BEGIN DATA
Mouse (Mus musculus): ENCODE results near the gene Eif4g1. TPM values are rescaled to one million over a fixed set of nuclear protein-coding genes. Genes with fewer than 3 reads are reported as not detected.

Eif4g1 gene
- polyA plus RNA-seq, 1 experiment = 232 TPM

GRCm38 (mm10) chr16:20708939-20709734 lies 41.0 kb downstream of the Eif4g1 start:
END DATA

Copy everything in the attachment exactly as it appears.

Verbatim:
Mouse (Mus musculus): ENCODE results near the gene Eif4g1. TPM values are rescaled to one million over a fixed set of nuclear protein-coding genes. Genes with fewer than 3 reads are reported as not detected.

Eif4g1 gene
- polyA plus RNA-seq, 1 experiment = 232 TPM

GRCm38 (mm10) chr16:20708939-20709734 lies 41.0 kb downstream of the Eif4g1 start: